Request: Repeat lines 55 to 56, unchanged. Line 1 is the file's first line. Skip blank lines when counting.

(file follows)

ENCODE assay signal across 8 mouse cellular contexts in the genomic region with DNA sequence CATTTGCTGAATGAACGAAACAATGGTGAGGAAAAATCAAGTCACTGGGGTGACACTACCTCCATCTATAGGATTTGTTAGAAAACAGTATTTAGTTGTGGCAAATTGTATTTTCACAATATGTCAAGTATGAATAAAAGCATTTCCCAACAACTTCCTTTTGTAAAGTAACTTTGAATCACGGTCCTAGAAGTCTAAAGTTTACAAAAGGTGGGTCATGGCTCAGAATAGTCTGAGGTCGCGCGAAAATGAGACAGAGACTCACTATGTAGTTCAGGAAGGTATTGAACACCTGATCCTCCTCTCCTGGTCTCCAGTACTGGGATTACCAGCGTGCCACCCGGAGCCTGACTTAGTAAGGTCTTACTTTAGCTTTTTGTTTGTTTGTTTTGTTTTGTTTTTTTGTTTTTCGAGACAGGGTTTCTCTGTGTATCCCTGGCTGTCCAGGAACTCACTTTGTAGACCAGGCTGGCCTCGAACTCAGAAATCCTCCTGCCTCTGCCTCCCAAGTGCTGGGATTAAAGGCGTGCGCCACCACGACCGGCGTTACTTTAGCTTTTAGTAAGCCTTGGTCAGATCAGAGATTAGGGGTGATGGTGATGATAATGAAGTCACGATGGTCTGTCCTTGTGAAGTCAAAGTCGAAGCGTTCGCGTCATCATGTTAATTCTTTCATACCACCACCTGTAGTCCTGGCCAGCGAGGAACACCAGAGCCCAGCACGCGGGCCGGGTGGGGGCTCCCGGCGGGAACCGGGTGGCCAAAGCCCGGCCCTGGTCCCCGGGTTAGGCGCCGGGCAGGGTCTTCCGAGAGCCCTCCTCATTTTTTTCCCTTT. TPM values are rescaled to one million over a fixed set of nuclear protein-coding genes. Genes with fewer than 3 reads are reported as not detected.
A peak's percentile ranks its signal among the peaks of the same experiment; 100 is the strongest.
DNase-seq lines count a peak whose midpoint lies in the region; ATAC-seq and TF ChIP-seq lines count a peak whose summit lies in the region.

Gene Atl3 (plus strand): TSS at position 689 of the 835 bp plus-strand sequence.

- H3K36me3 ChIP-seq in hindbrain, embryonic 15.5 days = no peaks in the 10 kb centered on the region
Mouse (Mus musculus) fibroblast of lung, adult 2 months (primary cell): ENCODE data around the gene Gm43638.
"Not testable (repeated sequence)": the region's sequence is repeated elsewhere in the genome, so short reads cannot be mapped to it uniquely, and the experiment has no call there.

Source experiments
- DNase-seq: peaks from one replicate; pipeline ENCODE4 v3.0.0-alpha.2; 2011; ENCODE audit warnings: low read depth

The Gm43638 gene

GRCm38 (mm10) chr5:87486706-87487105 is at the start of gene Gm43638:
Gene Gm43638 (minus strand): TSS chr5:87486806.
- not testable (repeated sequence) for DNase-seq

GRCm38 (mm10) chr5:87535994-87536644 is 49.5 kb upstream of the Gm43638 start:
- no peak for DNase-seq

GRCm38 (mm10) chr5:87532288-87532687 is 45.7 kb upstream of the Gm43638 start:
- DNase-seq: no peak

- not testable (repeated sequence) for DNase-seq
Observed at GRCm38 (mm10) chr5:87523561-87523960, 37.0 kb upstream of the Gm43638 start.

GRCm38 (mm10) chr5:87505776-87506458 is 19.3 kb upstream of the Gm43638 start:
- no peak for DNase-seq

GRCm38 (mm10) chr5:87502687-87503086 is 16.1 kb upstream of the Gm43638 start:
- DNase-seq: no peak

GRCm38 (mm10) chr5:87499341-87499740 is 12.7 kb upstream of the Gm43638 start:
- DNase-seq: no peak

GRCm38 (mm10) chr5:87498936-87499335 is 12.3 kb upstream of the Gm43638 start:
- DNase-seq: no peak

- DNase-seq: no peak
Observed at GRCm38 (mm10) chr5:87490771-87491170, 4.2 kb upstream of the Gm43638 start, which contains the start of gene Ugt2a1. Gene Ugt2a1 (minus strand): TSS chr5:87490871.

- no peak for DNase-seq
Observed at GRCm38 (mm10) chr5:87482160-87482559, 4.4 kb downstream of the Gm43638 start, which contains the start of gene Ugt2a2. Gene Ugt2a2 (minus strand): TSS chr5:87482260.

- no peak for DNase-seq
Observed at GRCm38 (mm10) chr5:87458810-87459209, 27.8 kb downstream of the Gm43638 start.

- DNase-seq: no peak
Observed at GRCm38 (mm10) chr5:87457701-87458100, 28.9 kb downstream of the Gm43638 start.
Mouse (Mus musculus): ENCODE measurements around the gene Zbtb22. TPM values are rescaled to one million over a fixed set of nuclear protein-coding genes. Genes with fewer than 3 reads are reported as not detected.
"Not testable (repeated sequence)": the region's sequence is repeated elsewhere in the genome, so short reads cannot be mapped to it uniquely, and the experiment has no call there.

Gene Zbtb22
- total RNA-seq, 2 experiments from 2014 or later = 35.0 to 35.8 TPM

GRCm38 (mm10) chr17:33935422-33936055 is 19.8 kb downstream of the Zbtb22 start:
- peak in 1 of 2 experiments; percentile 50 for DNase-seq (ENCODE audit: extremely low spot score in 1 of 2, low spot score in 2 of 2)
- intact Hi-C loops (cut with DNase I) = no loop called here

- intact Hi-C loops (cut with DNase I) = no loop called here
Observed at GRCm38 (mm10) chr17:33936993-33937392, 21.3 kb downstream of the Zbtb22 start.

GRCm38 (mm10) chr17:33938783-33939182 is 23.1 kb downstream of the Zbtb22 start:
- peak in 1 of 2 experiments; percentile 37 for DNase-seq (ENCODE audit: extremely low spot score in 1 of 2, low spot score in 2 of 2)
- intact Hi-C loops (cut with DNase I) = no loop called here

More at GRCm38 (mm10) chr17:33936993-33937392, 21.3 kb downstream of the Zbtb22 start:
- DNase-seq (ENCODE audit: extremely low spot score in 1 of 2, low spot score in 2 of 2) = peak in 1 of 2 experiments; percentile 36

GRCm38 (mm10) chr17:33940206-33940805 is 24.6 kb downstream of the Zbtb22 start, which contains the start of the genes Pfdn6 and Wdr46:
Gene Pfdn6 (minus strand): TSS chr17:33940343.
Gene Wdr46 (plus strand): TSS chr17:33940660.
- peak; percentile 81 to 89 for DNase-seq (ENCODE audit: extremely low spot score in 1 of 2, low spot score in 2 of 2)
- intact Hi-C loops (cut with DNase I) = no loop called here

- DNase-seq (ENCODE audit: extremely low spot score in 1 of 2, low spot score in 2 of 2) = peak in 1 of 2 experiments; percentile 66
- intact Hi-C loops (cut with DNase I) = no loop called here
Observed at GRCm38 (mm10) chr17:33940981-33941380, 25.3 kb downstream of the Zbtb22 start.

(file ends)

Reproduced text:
- DNase-seq (ENCODE audit: extremely low spot score in 1 of 2, low spot score in 2 of 2) = peak in 1 of 2 experiments; percentile 66
- intact Hi-C loops (cut with DNase I) = no loop called here